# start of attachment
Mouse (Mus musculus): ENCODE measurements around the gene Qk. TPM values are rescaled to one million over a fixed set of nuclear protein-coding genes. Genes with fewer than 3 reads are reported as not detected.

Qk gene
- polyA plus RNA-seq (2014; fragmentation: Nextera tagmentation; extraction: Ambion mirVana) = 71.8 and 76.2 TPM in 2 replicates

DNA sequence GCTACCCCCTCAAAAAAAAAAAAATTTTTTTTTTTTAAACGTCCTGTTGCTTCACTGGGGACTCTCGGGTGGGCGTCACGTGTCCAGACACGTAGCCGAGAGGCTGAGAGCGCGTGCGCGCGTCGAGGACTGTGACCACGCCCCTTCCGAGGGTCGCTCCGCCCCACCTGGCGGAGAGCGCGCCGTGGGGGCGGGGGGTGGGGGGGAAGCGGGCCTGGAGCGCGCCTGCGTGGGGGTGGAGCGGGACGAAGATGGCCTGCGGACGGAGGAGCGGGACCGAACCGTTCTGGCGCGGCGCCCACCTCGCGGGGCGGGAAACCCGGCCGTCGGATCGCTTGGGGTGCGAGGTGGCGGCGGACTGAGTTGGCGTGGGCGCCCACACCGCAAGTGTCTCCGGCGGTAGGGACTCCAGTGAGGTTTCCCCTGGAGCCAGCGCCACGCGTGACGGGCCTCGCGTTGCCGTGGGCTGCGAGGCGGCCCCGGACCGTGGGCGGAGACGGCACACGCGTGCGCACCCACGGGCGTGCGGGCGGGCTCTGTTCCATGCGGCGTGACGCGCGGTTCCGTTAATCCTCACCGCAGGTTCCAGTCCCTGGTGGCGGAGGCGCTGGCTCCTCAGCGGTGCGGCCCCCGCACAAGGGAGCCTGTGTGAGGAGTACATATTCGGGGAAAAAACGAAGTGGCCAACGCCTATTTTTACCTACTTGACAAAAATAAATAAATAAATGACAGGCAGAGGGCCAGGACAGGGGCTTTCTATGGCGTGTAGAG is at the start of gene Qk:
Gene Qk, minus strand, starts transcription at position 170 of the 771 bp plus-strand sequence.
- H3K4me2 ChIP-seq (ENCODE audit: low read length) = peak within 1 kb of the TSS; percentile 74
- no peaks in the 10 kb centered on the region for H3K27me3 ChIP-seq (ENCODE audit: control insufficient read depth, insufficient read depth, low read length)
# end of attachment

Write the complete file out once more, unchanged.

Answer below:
Mouse (Mus musculus): ENCODE measurements around the gene Qk. TPM values are rescaled to one million over a fixed set of nuclear protein-coding genes. Genes with fewer than 3 reads are reported as not detected.

Qk gene
- polyA plus RNA-seq (2014; fragmentation: Nextera tagmentation; extraction: Ambion mirVana) = 71.8 and 76.2 TPM in 2 replicates

DNA sequence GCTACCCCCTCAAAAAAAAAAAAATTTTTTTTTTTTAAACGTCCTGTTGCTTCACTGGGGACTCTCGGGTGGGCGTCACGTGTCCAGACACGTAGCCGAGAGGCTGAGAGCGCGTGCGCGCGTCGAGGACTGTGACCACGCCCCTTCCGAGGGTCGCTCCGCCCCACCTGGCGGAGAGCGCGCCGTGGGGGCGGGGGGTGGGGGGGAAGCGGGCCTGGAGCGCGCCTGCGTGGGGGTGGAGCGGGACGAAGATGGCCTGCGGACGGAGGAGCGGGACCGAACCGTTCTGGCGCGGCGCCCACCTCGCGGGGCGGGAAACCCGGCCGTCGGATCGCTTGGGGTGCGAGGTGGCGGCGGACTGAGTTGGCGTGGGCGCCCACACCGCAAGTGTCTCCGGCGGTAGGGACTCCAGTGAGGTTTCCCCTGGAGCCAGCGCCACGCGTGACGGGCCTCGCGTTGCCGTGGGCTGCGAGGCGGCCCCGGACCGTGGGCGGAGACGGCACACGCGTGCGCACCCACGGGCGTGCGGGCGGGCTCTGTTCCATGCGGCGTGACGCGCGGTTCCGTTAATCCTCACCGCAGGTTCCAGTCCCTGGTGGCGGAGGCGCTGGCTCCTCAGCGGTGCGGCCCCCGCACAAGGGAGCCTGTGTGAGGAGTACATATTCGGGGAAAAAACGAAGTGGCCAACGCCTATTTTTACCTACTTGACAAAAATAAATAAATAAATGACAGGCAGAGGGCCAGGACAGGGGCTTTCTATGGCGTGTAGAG is at the start of gene Qk:
Gene Qk, minus strand, starts transcription at position 170 of the 771 bp plus-strand sequence.
- H3K4me2 ChIP-seq (ENCODE audit: low read length) = peak within 1 kb of the TSS; percentile 74
- no peaks in the 10 kb centered on the region for H3K27me3 ChIP-seq (ENCODE audit: control insufficient read depth, insufficient read depth, low read length)